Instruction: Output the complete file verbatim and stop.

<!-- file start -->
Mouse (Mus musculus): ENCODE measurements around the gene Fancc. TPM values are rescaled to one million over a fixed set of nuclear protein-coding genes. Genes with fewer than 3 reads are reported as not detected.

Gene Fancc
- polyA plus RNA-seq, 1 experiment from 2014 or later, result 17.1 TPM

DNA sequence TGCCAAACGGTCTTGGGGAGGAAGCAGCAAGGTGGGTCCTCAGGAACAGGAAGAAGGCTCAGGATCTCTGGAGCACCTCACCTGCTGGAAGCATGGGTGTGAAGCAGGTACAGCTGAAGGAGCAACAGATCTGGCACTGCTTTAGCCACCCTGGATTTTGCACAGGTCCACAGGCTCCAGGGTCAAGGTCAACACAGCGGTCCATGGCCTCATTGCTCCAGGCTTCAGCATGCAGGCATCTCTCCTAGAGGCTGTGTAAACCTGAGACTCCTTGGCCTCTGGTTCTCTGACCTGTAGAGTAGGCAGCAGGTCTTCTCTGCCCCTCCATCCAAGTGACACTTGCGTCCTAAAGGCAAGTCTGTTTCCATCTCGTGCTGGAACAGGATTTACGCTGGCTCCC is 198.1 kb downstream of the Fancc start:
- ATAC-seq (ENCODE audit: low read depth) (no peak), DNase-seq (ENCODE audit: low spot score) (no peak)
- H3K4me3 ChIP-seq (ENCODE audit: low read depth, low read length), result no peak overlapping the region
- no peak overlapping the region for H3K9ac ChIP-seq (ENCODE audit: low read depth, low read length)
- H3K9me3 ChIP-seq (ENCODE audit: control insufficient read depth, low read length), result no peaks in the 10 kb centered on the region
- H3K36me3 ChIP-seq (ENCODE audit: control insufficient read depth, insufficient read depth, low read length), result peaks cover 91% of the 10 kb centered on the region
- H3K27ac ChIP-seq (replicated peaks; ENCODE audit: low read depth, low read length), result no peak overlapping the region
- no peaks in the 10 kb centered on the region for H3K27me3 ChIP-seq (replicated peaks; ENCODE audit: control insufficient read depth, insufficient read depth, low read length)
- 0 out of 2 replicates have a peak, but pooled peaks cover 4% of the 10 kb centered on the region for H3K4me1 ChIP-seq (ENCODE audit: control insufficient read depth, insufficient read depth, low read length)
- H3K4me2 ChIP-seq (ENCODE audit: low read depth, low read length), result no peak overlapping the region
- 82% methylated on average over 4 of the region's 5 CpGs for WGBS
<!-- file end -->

Mouse (Mus musculus): ENCODE measurements around the gene Fancc. TPM values are rescaled to one million over a fixed set of nuclear protein-coding genes. Genes with fewer than 3 reads are reported as not detected.

Gene Fancc
- polyA plus RNA-seq, 1 experiment from 2014 or later, result 17.1 TPM

DNA sequence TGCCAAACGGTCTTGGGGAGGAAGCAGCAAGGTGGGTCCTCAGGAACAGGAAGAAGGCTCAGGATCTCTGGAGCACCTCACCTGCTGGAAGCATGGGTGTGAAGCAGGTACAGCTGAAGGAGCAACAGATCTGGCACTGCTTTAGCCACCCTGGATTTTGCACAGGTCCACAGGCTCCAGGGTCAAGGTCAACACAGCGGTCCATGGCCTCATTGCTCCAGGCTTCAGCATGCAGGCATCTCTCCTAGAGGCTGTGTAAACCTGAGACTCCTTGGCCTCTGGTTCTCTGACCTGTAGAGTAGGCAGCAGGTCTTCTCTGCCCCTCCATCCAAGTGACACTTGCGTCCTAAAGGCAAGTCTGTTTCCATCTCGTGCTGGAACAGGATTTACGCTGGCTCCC is 198.1 kb downstream of the Fancc start:
- ATAC-seq (ENCODE audit: low read depth) (no peak), DNase-seq (ENCODE audit: low spot score) (no peak)
- H3K4me3 ChIP-seq (ENCODE audit: low read depth, low read length), result no peak overlapping the region
- no peak overlapping the region for H3K9ac ChIP-seq (ENCODE audit: low read depth, low read length)
- H3K9me3 ChIP-seq (ENCODE audit: control insufficient read depth, low read length), result no peaks in the 10 kb centered on the region
- H3K36me3 ChIP-seq (ENCODE audit: control insufficient read depth, insufficient read depth, low read length), result peaks cover 91% of the 10 kb centered on the region
- H3K27ac ChIP-seq (replicated peaks; ENCODE audit: low read depth, low read length), result no peak overlapping the region
- no peaks in the 10 kb centered on the region for H3K27me3 ChIP-seq (replicated peaks; ENCODE audit: control insufficient read depth, insufficient read depth, low read length)
- 0 out of 2 replicates have a peak, but pooled peaks cover 4% of the 10 kb centered on the region for H3K4me1 ChIP-seq (ENCODE audit: control insufficient read depth, insufficient read depth, low read length)
- H3K4me2 ChIP-seq (ENCODE audit: low read depth, low read length), result no peak overlapping the region
- 82% methylated on average over 4 of the region's 5 CpGs for WGBS